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My First Experience With Apache Axis

By Rob Tougher


I spend a lot of my free time learning new (and old) technologies. Partly because I want to keep getting better as a software developer, but mostly because I'm a geek and I think it's fun. I think that most software developers spend at least some of their time improving their trade.

I decided for my latest project to look at Apache Axis. Apache Axis is an open source implementation of the Simple Object Access Protocol, or SOAP. Basically, SOAP provides a standardized protocol for passing data between machines (Exchanging data in a distributed environment is not a new concept - I've used COM, CORBA, and raw BSD sockets to send data from one machine to another. Actually, my very first Linux Gazette article was about socket programming in C++).

The goal of this project was to create a simple web service, and create consumers of that web service in Java and Python. This article details my steps in reaching that goal.


My first step was to set up my development environment. I decided to use two machines as part of this project - my Debian server and my Powerbook. I figured I would use my Powerbook to compile Java class files using Eclipse, and deploy those class files to an instance of Tomcat and Axis running on the Debian server. I already had Eclipse and the latest Java SDK installed on the Powerbook, so that was all set. I had no idea what the state of my Debian machine was, so I had to do some detective work before proceeding.

First was Java. I ssh'd into my Debian box and checked my environment. For a Java installation the JAVA_HOME environment variable needs to be set, so I figured that would be the first place to check. I called "set", looked through the output, and failed to find the property. I then viewed my .bashrc file, and noticed that JAVA_HOME was being set. Odd. So .bashrc wasn't being called. Maybe sshd doesn't call your bash files? I typed "bash" at the prompt, pressed return, typed "set", and the JAVA_HOME property showed up. So I guess ssh doesn't run the bash stuff. I ran "java --version", and it returned "1.4.1_01". Good. I then went to Java's site, and realized that version 1.4.2 of the Java SDK was released! So I did have to install Java. I downloaded the bin file to my Powerbook, scp'd it to my Debian box, chmod'd it, ran it, and then updated the environment variable declarations in my .bashrc file. One last check, "java -version", returned 1.4.2. Java installation was complete.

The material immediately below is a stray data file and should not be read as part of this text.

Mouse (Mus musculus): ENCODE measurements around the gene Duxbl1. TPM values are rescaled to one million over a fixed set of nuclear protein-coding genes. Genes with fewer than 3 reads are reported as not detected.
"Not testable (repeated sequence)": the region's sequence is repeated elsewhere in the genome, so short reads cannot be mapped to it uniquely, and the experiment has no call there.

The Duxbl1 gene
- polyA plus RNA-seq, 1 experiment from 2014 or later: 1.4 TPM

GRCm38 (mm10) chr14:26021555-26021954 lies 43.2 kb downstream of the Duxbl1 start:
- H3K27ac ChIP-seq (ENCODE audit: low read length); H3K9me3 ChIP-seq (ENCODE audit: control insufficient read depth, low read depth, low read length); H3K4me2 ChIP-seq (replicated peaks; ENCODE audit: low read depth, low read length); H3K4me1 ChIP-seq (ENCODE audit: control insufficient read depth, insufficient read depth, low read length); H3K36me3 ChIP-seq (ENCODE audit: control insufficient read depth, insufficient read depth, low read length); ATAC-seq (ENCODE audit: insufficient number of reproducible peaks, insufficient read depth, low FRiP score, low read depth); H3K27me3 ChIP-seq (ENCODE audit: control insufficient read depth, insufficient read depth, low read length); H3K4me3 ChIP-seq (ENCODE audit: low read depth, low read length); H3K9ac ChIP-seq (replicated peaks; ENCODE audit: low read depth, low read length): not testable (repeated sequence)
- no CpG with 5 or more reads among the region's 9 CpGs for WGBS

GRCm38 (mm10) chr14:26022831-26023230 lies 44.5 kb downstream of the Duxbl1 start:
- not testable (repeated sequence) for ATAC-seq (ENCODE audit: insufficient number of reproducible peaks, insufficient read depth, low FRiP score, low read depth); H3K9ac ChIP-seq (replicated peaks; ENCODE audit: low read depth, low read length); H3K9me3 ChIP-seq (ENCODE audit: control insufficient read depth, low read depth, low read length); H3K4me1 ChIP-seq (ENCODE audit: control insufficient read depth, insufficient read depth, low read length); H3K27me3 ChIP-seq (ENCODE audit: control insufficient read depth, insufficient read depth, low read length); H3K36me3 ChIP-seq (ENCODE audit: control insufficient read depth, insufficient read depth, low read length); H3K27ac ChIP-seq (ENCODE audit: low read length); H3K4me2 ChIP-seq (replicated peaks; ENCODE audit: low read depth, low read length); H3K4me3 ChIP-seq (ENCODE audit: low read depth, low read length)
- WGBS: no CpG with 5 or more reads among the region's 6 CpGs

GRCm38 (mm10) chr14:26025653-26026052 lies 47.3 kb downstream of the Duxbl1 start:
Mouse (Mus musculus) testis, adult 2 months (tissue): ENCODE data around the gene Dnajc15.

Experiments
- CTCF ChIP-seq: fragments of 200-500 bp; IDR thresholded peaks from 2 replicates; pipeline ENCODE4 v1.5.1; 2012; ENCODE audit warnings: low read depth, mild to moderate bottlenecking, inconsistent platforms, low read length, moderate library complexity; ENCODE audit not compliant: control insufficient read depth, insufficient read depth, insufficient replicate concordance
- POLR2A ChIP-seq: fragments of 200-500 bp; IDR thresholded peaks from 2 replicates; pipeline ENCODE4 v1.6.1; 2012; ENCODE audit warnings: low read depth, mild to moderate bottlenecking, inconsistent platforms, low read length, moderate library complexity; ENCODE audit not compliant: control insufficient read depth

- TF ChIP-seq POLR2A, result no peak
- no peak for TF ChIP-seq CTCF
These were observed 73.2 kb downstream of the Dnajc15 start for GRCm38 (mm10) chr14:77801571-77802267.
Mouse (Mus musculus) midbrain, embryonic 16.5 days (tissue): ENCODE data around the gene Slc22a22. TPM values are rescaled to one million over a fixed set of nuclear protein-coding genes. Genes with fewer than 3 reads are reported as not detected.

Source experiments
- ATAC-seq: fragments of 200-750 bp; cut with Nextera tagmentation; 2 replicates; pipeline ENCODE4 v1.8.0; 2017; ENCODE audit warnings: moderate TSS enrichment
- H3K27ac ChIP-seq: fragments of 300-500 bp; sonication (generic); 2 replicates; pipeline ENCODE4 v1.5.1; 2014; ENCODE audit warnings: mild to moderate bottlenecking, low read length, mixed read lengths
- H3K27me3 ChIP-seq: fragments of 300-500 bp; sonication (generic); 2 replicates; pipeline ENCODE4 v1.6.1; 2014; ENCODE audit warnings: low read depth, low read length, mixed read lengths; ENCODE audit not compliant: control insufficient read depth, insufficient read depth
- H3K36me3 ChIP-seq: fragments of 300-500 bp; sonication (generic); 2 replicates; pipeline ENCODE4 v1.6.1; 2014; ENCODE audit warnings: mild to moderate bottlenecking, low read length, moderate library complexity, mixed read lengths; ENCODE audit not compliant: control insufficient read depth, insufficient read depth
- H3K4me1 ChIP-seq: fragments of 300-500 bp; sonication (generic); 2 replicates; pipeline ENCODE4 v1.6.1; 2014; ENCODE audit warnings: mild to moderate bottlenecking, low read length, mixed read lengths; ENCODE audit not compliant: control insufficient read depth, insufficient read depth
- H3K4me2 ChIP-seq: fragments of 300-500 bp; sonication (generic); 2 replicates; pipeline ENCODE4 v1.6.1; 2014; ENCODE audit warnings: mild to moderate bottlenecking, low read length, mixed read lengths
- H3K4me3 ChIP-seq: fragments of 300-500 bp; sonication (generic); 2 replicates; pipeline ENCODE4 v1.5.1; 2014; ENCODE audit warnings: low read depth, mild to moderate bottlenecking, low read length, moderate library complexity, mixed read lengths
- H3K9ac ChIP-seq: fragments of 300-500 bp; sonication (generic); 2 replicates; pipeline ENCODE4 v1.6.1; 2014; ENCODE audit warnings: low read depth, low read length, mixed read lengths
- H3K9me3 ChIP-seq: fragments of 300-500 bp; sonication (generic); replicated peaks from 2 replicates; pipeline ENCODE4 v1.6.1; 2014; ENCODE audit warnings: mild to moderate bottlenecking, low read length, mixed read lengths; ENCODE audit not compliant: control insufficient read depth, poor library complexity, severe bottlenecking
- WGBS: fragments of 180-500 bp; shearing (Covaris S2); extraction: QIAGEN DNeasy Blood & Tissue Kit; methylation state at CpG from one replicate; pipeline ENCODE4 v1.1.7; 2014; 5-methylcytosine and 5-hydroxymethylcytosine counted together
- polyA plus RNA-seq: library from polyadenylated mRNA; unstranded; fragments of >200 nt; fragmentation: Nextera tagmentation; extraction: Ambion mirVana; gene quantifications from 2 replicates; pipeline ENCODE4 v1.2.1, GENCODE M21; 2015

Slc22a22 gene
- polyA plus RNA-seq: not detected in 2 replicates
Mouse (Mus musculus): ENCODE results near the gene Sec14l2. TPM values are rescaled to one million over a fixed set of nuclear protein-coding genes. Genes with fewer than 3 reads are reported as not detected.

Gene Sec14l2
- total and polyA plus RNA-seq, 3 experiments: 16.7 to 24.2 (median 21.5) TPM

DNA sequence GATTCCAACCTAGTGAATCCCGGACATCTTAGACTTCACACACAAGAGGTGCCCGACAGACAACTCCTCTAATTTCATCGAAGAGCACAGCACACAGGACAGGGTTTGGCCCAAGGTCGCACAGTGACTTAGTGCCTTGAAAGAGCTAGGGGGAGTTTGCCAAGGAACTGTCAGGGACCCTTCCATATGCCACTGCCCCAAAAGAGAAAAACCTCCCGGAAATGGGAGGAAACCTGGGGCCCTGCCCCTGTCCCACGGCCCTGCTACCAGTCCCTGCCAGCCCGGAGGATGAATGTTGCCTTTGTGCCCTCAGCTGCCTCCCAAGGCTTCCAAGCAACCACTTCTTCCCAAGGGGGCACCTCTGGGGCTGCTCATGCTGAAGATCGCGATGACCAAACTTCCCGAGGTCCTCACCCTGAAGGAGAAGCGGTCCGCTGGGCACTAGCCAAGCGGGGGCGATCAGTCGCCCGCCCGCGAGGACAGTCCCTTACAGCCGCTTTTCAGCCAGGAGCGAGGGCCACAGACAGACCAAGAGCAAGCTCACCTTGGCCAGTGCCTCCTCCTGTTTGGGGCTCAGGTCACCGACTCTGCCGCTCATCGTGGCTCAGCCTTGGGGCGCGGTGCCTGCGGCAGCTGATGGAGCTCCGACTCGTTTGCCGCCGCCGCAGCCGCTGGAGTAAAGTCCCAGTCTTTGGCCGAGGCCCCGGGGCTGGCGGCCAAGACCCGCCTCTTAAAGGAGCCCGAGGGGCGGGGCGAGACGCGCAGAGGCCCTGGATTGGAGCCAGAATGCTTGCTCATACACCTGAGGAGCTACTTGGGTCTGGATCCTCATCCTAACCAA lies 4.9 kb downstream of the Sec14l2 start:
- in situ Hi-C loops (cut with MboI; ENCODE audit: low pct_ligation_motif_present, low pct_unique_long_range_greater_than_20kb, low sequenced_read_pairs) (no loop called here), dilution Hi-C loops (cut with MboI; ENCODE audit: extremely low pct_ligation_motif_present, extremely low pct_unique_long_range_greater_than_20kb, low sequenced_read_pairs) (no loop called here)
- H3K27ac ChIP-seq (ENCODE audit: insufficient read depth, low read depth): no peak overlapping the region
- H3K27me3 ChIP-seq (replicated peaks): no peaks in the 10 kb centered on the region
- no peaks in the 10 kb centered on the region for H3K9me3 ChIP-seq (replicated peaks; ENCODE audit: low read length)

Next was Tomcat. Tomcat is a J2EE servlet container that is hosted at the Apache Jakarta site. Tomcat installation was simple as well. I downloaded Tomcat 4.1.27 from the main web site, scp'd it to the Debian box, and unpacked it in my ~/apps directory. Then, per the online docs, I simply ran bin/startup.sh, and browsed to port 8080 of my Debian box using Mozilla. Success! I had previous servlet container experience, so I was not worried about this.

Next was Eclipse. Eclipse is an open source IDE that IBM has developed. I decided that I would run Eclipse on my Powerbook to compile any Java files I needed, and transfer them over to the Debian box. I could easily have run Eclipse on the Debian box(and I have used Eclipse on my Linux machine at work), but my Debian box runs headless so I would have to use Eclipse through my Powerbook's X Server. Not the speediest setup. So I just clicked my Eclipse icon on my desktop, and voila, Eclipse was running on my Powerbook (I'm actually writing this article right now using JEdit on my Powerbook).

One of the reasons I love Java is because I can compile Java source code on one architecture, and deploy that code to any of the other supported Java architectures. For my web site I compile Java code on my Powerbook and deploy to a Sun machine, and my last project at work required me to compile on my Linux machine and deploy to Linux and Sun environments.

Next was Axis. I downloaded Axis from the main site, copied it over to my Debian box, extracted it, and copied the "axis" directory from the distribution into my Tomcat webapps directory. After restarting Tomcat, I browsed to http://debianbox:8080/axis, and received the Axis home page. Success!